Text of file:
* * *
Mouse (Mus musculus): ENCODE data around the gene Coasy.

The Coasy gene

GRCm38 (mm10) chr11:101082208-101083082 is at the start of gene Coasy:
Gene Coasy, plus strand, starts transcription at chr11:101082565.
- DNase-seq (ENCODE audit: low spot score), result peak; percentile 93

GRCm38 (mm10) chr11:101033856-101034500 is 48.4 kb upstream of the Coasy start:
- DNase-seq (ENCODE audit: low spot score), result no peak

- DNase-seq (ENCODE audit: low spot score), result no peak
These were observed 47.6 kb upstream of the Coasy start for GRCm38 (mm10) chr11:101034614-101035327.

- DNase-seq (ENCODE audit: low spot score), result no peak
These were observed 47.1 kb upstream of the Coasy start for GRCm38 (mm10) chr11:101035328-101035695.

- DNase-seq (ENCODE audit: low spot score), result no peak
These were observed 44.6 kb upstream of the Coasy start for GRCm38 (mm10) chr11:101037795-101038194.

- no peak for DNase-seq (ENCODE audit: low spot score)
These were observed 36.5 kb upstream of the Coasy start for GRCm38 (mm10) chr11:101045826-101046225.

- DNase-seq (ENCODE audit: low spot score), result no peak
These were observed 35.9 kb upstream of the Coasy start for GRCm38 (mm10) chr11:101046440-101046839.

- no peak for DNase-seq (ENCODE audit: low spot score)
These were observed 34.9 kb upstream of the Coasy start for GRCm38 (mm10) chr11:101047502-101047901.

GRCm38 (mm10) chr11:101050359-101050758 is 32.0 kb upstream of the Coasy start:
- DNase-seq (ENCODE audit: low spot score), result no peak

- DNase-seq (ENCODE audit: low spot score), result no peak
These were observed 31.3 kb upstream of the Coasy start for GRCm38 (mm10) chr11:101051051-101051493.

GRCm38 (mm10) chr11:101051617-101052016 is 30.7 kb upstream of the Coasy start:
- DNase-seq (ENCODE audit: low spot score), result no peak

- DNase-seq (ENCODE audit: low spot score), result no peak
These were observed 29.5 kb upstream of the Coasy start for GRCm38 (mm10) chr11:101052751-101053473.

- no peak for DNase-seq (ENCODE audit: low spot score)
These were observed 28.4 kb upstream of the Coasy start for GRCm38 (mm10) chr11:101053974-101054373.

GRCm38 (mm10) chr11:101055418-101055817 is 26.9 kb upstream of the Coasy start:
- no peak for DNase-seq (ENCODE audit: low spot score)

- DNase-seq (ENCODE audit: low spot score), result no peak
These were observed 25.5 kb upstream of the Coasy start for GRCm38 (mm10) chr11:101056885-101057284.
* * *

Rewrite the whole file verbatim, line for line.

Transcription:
Mouse (Mus musculus): ENCODE data around the gene Coasy.

The Coasy gene

GRCm38 (mm10) chr11:101082208-101083082 is at the start of gene Coasy:
Gene Coasy, plus strand, starts transcription at chr11:101082565.
- DNase-seq (ENCODE audit: low spot score), result peak; percentile 93

GRCm38 (mm10) chr11:101033856-101034500 is 48.4 kb upstream of the Coasy start:
- DNase-seq (ENCODE audit: low spot score), result no peak

- DNase-seq (ENCODE audit: low spot score), result no peak
These were observed 47.6 kb upstream of the Coasy start for GRCm38 (mm10) chr11:101034614-101035327.

- DNase-seq (ENCODE audit: low spot score), result no peak
These were observed 47.1 kb upstream of the Coasy start for GRCm38 (mm10) chr11:101035328-101035695.

- DNase-seq (ENCODE audit: low spot score), result no peak
These were observed 44.6 kb upstream of the Coasy start for GRCm38 (mm10) chr11:101037795-101038194.

- no peak for DNase-seq (ENCODE audit: low spot score)
These were observed 36.5 kb upstream of the Coasy start for GRCm38 (mm10) chr11:101045826-101046225.

- DNase-seq (ENCODE audit: low spot score), result no peak
These were observed 35.9 kb upstream of the Coasy start for GRCm38 (mm10) chr11:101046440-101046839.

- no peak for DNase-seq (ENCODE audit: low spot score)
These were observed 34.9 kb upstream of the Coasy start for GRCm38 (mm10) chr11:101047502-101047901.

GRCm38 (mm10) chr11:101050359-101050758 is 32.0 kb upstream of the Coasy start:
- DNase-seq (ENCODE audit: low spot score), result no peak

- DNase-seq (ENCODE audit: low spot score), result no peak
These were observed 31.3 kb upstream of the Coasy start for GRCm38 (mm10) chr11:101051051-101051493.

GRCm38 (mm10) chr11:101051617-101052016 is 30.7 kb upstream of the Coasy start:
- DNase-seq (ENCODE audit: low spot score), result no peak

- DNase-seq (ENCODE audit: low spot score), result no peak
These were observed 29.5 kb upstream of the Coasy start for GRCm38 (mm10) chr11:101052751-101053473.

- no peak for DNase-seq (ENCODE audit: low spot score)
These were observed 28.4 kb upstream of the Coasy start for GRCm38 (mm10) chr11:101053974-101054373.

GRCm38 (mm10) chr11:101055418-101055817 is 26.9 kb upstream of the Coasy start:
- no peak for DNase-seq (ENCODE audit: low spot score)

- DNase-seq (ENCODE audit: low spot score), result no peak
These were observed 25.5 kb upstream of the Coasy start for GRCm38 (mm10) chr11:101056885-101057284.